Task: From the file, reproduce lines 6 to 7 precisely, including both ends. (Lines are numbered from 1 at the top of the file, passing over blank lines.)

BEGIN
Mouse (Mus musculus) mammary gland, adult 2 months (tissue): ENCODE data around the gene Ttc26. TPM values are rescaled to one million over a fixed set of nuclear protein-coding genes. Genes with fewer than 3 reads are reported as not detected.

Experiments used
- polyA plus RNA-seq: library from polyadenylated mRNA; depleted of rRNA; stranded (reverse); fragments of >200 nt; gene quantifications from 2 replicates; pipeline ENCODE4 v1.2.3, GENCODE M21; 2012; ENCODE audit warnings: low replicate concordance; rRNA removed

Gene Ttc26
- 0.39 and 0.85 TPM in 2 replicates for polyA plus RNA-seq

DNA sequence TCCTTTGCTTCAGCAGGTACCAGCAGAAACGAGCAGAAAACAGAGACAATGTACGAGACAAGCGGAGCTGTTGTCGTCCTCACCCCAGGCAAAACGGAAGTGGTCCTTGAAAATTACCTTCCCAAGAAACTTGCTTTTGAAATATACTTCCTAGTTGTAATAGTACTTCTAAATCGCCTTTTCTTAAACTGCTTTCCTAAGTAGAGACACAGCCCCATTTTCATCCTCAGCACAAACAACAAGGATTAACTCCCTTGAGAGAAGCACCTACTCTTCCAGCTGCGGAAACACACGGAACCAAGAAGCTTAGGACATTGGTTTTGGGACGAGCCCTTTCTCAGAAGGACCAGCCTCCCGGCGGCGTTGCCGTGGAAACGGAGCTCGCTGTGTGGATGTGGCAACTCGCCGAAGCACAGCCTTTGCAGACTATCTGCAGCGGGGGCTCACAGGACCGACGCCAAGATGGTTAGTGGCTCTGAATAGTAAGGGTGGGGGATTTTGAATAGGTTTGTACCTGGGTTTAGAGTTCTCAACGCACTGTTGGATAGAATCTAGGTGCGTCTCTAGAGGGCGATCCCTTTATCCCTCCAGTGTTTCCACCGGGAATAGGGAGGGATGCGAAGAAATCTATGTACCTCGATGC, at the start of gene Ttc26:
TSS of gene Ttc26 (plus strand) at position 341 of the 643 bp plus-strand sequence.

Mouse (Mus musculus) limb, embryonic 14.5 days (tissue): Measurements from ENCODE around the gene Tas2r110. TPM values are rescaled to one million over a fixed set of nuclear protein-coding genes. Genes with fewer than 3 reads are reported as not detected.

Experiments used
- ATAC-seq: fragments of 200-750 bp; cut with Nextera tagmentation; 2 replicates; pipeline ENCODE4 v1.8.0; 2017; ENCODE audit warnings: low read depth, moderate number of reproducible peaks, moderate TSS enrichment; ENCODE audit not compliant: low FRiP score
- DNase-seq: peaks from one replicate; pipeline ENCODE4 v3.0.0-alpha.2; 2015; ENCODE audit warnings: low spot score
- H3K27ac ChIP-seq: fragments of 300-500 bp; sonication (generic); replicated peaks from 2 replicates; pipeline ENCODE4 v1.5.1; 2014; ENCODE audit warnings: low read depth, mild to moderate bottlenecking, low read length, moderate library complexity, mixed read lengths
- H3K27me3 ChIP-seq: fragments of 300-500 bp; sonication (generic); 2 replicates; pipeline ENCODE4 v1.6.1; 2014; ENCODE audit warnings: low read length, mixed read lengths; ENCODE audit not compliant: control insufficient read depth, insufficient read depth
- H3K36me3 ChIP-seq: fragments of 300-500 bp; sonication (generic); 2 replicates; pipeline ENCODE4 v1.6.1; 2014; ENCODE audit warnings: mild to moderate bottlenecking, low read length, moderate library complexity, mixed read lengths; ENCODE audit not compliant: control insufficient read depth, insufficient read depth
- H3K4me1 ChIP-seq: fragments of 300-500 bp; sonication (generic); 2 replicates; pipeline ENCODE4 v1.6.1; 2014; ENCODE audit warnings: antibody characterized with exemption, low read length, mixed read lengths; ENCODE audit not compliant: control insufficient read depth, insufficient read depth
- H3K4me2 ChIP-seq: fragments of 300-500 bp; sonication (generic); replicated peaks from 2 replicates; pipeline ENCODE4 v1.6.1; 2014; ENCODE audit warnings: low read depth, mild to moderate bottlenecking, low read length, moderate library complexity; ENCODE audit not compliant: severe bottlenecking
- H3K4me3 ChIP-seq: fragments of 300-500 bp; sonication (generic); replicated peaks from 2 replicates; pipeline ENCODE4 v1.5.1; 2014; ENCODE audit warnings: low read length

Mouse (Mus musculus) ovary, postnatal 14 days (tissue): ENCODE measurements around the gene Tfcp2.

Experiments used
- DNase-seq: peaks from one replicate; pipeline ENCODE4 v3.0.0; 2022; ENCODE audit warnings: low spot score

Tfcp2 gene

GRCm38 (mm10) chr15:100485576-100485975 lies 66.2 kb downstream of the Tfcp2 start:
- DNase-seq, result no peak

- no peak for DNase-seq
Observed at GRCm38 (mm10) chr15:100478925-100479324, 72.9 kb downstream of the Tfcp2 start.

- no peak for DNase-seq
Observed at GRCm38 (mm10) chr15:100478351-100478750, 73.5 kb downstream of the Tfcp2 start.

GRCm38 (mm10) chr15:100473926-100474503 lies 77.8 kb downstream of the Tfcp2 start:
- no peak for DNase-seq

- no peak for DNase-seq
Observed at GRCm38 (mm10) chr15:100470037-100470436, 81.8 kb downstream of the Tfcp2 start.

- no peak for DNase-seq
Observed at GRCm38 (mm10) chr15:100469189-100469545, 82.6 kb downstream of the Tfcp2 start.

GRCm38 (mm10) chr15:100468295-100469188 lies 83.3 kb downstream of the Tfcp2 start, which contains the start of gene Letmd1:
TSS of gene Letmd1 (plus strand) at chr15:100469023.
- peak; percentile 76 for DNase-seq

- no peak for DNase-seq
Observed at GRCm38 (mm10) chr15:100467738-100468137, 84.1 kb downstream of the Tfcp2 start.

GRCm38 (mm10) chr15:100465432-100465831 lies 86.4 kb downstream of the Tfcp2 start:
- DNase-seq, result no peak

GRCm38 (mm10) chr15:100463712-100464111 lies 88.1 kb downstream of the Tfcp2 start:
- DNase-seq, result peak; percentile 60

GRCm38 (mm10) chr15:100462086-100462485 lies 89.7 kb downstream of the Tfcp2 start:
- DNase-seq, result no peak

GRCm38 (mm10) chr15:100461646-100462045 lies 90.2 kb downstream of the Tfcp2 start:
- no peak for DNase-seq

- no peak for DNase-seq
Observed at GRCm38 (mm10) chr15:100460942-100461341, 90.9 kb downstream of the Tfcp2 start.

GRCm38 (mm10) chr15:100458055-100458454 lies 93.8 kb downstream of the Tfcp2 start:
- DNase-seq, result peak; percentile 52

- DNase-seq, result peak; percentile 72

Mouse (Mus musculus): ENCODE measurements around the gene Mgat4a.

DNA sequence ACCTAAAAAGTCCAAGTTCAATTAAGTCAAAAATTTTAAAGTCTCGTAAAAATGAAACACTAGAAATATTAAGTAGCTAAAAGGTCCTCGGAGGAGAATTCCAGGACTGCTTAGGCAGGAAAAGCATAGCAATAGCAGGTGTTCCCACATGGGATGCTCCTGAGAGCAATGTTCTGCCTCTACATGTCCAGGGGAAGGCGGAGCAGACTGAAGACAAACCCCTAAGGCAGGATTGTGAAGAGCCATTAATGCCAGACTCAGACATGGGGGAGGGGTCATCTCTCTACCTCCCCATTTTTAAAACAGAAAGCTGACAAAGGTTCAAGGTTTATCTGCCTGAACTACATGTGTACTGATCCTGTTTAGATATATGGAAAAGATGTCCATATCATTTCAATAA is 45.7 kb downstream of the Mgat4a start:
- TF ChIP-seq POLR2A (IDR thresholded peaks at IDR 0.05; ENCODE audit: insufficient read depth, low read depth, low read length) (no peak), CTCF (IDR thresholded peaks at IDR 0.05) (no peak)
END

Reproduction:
DNA sequence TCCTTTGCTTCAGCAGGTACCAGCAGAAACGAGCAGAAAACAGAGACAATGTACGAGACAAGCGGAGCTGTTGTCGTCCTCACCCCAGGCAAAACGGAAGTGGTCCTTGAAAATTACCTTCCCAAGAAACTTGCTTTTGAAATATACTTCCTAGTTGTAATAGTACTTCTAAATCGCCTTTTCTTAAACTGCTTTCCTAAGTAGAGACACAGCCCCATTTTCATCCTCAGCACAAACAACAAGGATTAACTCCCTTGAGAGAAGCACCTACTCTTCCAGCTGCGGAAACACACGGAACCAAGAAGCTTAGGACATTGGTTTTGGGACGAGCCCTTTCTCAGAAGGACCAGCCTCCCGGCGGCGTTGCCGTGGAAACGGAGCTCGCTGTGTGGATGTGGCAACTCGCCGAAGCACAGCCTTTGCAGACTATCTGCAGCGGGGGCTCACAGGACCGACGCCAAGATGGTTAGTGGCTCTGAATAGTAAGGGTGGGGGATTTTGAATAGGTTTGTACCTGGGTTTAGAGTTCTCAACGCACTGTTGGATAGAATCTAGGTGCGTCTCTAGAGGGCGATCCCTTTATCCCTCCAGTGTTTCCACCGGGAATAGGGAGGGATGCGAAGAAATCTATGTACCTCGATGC, at the start of gene Ttc26:
TSS of gene Ttc26 (plus strand) at position 341 of the 643 bp plus-strand sequence.